How can I already be so far behind? I always have such good intentions with reviewing…and I am great about keeping up with the reading. I just never find the time to sit down and think and type. Thus, I gift to you these three quick reviews for books that were FINE.
First, Love Lettering, a book I never would have heard of if I hadn’t been obsessively following all of the tweets about the RWA meltdown over the holidays. I somehow stumbled across some tweets from Kate Clayborn, who is a Lucy Parker stan, and who also was tweeting some really interesting things about contemporary stories and economics. Her new book took place in a place I was familiar with — Park Slope, Brooklyn — and sounded fun for a cold weekend.
It was cute. Meg is a Park Slope celebrity of sorts — she is a famous journal designer (SERIOUSLY. I AM SURE THIS EXISTS IN PARK SLOPE) who provides hand-lettered themes and layouts for customers’ planners and bullet journals. I mean. Park Slope.
She isn’t all that satisfied with her personal life, but she is working toward changing things in her career. And then, tall drink of water — and former client — Reid walks into her shop. She had designed Reid’s wedding invitations the previous year, and had hidden a message in them telling Reid and his fiancé that their nuptials would be a mistake. Reid deciphered her message and comes to confront Meg.
Meg is quirky, Reid is serious. Opposites attract, etc. She has issues with her family and friends, and he has issues with his job and New York.
Cute story, a bit strange to base a romance on hand lettered signage around New York, but maybe I just don’t ever look at signs that much when I’m out and about.
One strange thing that stood out to me — Meg never once mentions what she looks like. She describes handsome and tall Reid in detail. And we know that Meg likes to wear quirky outfits, but that’s it. No issues with her body or looks, which was great, but strange that it was literally never once mentioned.
American Royals was fun until it wasn’t.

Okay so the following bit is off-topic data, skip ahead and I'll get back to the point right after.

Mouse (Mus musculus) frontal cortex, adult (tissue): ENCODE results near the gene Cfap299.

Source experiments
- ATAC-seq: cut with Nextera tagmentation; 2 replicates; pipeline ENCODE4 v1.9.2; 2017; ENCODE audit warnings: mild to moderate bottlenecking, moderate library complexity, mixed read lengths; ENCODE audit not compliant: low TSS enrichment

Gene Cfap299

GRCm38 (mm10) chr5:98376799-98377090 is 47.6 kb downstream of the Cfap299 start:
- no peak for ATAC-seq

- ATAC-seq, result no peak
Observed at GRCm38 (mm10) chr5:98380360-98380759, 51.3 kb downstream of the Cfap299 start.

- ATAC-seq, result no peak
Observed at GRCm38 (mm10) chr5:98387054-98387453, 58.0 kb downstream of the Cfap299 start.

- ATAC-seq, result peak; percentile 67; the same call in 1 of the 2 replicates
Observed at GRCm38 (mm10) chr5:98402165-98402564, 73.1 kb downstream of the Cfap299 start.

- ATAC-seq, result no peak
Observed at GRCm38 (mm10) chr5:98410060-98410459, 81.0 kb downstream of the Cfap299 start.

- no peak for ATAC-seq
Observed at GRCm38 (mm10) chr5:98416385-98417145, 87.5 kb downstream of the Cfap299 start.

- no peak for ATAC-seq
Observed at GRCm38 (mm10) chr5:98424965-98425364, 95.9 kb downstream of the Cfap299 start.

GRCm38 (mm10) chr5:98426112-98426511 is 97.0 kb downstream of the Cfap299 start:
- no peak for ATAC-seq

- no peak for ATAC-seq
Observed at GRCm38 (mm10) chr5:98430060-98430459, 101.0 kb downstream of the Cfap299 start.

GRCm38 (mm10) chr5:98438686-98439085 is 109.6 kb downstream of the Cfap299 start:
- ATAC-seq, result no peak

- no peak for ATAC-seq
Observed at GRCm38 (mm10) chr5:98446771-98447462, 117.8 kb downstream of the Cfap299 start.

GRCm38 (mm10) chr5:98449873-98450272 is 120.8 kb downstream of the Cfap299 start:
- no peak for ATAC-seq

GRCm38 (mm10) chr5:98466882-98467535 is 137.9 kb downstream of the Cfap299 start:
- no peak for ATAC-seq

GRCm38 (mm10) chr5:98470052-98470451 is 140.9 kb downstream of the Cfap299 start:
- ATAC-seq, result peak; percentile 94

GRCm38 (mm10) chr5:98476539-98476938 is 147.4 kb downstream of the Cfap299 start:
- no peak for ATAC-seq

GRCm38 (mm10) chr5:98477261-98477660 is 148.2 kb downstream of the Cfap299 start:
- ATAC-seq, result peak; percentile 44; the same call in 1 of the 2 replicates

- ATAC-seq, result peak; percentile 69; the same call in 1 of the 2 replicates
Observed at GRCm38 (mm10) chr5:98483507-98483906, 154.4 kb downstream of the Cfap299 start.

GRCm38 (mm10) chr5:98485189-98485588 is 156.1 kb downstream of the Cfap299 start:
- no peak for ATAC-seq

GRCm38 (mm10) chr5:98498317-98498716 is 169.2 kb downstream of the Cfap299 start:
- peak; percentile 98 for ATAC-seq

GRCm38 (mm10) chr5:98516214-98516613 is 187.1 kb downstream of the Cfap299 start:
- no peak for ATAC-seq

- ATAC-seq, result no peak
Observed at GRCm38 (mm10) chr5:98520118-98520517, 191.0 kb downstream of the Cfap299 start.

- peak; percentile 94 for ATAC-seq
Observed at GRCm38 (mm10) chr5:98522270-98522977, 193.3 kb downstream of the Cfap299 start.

I was reading this during the whole “Sussexit” situation, which made it a bit more interesting, I guess.
What if George Washington had decided to become King of America after the Revolutionary War?
This book takes place in an alternate USA, where the royal family in Washington are the biggest celebrities in the world. Princess Beatrice, the oldest child, is heir to the throne, and will be the first-ever Queen of America. Her twin siblings, Samantha and Jefferson, love to party and travel, and aren’t really taken all that seriously.
Its time for Beatrice to think about her future, and she is provided with a list of eligible husbands from her parents. But what if Bea already has a husband in mind? One that isn’t quite so eligible?
Jeff’s love life has always been front-page news, but he broke up with his tabloid-ready girlfriend Daphne, and is now dating a commoner, Nina. The public isn’t all that excited about their relationship, but will that stop Jeff and Nina?
And Sam wishes her family would take her more seriously. She’s more than just a party girl with fancy clothes.
The story was…fine. But I got seriously annoyed when I only had about 50 pages left and realized there was no way all of the plots threads would be tied up and that this clearly was meant to be book one in a series. UGH.
Last up, and this one was my favorite, was The Bookish Life of Nina Hill.
Nina lives alone in the Larchmont neighborhood of Los Angeles. She works in a bookstore, does trivia, and deals with her anxiety. She plans out every spare second of her day so that she doesn’t have time to be anxious. She doesn’t have much of a family to speak of, until one day, a lawyer comes to find her at work to tell her that her father is dead.
She never even knew who her father was, and suddenly she has inherited a whole family of siblings, nieces, nephews, and aunts.
Meanwhile, Nina meets Tom, a member of an opposing trivia team. He’s handsome, and thoughtful, and understands her quirks and issues. But Nina hates that he isn’t a book reader.
Cute story, and a nice homage to the Larchmont neighborhood. I didn’t love Nina’s prickly side, but I understood it, and appreciated her honesty. Of the three authors, Abbi Waxman is the one who I read again.